Closed since the end of February this year, public viewing of tuna auctions at Tokyo's famous Toyosu fish market re-started on Monday, 2 November in a further positive sign of confidence that Japan is easing past the live event lockdown.
Eighteen visitors were selected by lottery in advance and gathered at the market in the early morning to watched from a viewing deck as dealers wearing masks took part in the bidding.
The news comes as the Japanese government unwound travel restrictions on non-tourist foreign travellers from China, South Korea, Australia, Brunei, New Zealand, Singapore, Thailand, and Taiwan.
How to move Japan into a position where the country is comfortable hosting the rescheduled 2020 Olympics, due to start on July 23 next year, is perhaps the key challenge across the global sports business, with so many international federations, National Olympic Committees and athletes heavily reliant on getting this Summer Games away in order to deliver to their own stakeholders.
Olympics won't reject athletes from heavily infected homelands: Bach - IOC President Thomas Bach said athletes would not be barred from next year's Tokyo Olympics regardless of the situation of novel coronavirus infections in their homeland https://t.co/yN3ZjzOHOc— Matt Willemsen (@mattotcha) October 24, 2020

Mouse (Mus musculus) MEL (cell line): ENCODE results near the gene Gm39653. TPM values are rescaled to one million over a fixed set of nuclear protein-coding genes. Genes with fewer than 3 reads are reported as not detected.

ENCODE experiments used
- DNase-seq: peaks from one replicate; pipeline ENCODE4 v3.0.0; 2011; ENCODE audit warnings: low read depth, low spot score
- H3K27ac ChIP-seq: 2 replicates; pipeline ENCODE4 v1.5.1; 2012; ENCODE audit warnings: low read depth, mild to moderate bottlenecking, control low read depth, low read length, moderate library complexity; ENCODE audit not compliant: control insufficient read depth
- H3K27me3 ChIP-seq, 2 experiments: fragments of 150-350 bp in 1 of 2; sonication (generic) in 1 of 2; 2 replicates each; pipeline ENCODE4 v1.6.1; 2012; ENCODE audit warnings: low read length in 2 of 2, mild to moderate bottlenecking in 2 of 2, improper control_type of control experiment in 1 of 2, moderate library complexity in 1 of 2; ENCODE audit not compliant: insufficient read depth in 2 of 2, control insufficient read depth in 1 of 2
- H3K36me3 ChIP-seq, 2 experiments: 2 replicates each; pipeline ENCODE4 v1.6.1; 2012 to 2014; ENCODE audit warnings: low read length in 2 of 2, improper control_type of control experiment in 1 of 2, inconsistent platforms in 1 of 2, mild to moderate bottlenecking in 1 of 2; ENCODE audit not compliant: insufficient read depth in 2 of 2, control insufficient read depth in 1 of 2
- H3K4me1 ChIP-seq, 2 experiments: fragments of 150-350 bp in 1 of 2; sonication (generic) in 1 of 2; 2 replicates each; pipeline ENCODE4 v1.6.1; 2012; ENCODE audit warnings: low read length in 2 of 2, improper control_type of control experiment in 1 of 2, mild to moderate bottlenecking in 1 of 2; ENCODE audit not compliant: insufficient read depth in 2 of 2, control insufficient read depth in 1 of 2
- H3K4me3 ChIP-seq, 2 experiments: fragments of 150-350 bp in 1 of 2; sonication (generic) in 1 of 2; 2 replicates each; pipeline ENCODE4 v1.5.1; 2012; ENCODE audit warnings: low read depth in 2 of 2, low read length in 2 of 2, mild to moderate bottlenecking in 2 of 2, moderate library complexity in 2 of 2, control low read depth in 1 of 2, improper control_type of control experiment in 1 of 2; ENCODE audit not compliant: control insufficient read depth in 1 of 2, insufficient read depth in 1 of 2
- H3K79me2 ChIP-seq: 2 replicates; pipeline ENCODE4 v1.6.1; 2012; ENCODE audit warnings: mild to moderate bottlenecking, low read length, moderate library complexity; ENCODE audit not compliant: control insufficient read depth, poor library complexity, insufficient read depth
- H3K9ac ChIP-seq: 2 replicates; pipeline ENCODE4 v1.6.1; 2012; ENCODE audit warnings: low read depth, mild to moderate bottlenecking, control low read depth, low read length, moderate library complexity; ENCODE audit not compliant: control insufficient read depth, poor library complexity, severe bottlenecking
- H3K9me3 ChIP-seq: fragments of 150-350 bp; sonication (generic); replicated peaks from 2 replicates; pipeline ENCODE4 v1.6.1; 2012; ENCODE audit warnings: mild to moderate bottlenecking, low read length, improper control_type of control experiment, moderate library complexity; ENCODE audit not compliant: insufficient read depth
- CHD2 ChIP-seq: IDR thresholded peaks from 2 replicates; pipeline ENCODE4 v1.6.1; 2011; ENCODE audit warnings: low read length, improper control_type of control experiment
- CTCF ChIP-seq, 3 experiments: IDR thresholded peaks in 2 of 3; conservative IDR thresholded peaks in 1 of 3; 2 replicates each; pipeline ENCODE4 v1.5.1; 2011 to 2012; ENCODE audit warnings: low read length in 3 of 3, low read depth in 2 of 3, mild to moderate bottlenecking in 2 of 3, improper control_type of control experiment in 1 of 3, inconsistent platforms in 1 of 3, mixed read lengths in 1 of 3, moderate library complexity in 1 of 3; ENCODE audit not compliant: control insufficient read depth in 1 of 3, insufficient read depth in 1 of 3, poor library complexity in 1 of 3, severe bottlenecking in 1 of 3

Easing the travel restrictions is the first time Japan has lifted entry bans on any country or region since it began putting parts of China, including Wuhan, where the coronavirus was first detected, on the list in early February.
The fish market, which opened in 2018 to replace the ageing Tsukiji market, suspended public viewings of the auctions on February 29 following the outbreak of the virus. So this is positive news, a small step in the right direction.
While the market normally invited up to 120 spectators per day, capacity under the new reopening protocols has seen attendances cut to 27. Visitors are required to wear face masks, have their temperatures taken and submit their contact information.
To apply online to attend please follow the instructions here.
‘I didn't think we would be able to watch (the auctions) up this close. It was a valuable experience,’ said a 42-year-old woman from Tokyo who visited with her two sons.